sharing in governance of extractive industries
Hon. Prof. Gyan-Baffour, Minister for Planning of Ghana, officially launched a National Suppliers’ Programme (NSDP) aiming to build the capabilities of Ghanaian firms to secure a greater share of mineral sector procurement, and eventually to link with other productive sectors in the economy. In his remarks on behalf of Vice President Dr. Mahamudu Bawumia, the Minister said that the goal of this initiative is to use the mineral sector as a launch-pad for industrialization. As noted by Hon. John-Peter Amewu, Minister of Lands and Natural Resources, this initiative will complement the existing policy environment for industrialization.
The launch occurred during a workshop on value addition in Ghana’s mineral sector, which was held in Accra from 1-2 November and organised jointly by the African Minerals Development Centre (AMDC), the African Center for Economic Transformation (ACET) and the German Federal Institute for Geosciences and Natural Resources (BGR). It featured discussions by ministers and senior public and private sector representatives on how domestic manufacturers and suppliers of goods and services can take advantage of opportunities along the mining value chain to generate growth and create jobs.
Participants recognized that Ghana is the second largest gold producer in Africa after South Africa and 11th in the world. But according to AMDC coordinator Kojo Busia, “we see a lack of transformation very acutely in Ghana. While world-class mining supply and processing firms have emerged in South Africa, Chile and other mineral-producing countries, Ghana’s mining sector inputs are mostly procured abroad, and its minerals are processed abroad.”
The workshop began with a presentation of findings on upstream value chain, linkage and local procurement potential in Ghana and across West Africa, based on a study undertaken by AMDC, BGR and the Government of Ghana. According to this research, Ghana’s structural weaknesses impede its drive for economic diversification and industrialization. Local firms are largely unable to meet the supply needs of the mining industry in terms of quality, quantity and timeliness. Other issues include the strong presence of a class of business people who are essentially intermediaries between importers and the mining industry; a lack of political consensus on how to strengthen linkages between mining and industrialization; red tape and other difficulties in the business environment; and insufficient commitment from the mining industry itself to support local sourcing.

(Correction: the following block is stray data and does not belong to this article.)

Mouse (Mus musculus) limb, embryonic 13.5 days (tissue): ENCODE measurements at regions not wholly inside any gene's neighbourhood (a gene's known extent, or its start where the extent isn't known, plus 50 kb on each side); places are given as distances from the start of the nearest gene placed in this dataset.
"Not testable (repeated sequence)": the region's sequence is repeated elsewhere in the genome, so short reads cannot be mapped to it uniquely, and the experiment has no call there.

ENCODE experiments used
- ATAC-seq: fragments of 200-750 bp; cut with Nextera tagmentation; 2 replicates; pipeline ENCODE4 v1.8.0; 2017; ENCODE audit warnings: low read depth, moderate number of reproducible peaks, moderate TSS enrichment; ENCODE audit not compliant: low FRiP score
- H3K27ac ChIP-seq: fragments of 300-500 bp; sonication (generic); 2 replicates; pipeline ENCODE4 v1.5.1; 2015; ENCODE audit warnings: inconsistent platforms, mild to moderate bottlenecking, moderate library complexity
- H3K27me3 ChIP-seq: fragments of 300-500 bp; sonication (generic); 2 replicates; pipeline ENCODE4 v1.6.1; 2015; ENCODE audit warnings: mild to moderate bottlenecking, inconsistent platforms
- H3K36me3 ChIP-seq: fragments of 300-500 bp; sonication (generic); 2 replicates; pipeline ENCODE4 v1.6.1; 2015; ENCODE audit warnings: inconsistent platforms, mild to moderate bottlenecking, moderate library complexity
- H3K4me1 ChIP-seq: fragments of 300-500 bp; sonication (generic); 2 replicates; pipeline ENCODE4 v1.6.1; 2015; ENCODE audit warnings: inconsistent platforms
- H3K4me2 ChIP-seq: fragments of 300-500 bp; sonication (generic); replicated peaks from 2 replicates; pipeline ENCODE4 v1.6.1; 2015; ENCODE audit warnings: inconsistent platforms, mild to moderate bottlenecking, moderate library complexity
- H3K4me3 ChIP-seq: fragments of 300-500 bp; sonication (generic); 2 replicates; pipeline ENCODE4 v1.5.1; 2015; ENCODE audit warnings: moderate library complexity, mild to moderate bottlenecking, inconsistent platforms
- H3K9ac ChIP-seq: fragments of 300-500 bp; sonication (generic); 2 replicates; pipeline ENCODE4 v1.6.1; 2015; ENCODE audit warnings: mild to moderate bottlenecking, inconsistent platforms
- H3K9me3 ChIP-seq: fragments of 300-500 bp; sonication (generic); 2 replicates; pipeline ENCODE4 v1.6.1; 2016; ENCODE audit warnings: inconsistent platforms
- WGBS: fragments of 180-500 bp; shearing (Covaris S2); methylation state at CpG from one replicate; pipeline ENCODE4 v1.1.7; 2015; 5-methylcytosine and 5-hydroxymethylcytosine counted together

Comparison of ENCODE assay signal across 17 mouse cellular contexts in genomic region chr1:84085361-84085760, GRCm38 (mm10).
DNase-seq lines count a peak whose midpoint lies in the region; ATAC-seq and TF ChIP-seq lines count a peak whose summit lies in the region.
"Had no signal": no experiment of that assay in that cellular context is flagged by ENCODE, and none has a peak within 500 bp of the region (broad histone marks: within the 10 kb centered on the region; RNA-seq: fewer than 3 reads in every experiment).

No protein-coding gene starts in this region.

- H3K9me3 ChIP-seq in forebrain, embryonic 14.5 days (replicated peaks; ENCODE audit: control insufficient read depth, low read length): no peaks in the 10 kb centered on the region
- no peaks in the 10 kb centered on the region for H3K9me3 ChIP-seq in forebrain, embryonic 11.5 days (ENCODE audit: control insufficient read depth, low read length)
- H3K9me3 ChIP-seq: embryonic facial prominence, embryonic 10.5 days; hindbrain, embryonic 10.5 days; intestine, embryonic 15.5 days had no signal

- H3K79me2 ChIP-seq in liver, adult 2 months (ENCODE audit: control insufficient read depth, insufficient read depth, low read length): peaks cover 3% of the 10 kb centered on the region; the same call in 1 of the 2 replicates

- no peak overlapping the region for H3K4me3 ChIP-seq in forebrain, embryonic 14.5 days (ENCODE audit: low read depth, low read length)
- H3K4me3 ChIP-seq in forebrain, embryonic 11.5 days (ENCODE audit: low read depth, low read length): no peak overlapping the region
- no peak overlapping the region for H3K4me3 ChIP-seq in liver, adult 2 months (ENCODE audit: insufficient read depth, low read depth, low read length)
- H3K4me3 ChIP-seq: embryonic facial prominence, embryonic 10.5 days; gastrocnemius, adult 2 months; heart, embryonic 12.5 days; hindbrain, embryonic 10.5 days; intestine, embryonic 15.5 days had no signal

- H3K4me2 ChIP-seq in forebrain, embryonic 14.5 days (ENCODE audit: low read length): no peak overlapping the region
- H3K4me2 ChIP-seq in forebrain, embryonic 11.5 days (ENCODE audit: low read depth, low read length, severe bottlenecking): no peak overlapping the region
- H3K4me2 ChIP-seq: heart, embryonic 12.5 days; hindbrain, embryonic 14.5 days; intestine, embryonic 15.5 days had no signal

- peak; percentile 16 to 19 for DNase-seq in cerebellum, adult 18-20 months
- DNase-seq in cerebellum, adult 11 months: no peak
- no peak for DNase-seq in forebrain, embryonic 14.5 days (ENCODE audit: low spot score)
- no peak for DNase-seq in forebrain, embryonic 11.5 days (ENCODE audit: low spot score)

This study comes within the context of Ghana’s Country Mining Vision process, which onboards the tenets of the Africa Mining Vision adopted by African Heads of State in 2009, which seeks to foster “transparent, equitable and optimal exploitation of mineral resources to underpin broad-based sustainable growth and socio-economic development.” Dr. Julius Gatune of ACET presented findings and policy recommendations on local content in the mineral, oil and gas sectors in selected African countries.
Following the launch of the NSDP, discussions focused on taking action on this initiative, focusing on the policy environment and challenges to NSDP implementation, the institutional structure needed to help it succeed, the role of businesses and the private sector, and overcoming skills and capacity gaps.
Further discussions will be held on embedding the NSDP within Ghana’s institutional landscape for economic transformation, with mining firms as well as suppliers, manufacturers and service providers playing a central role in driving the process. The Country Mining Vision will eventually progress to future phases on downstream beneficiation as well as linkages with the petroleum and gas sector, with these initiatives building on the NSDP.
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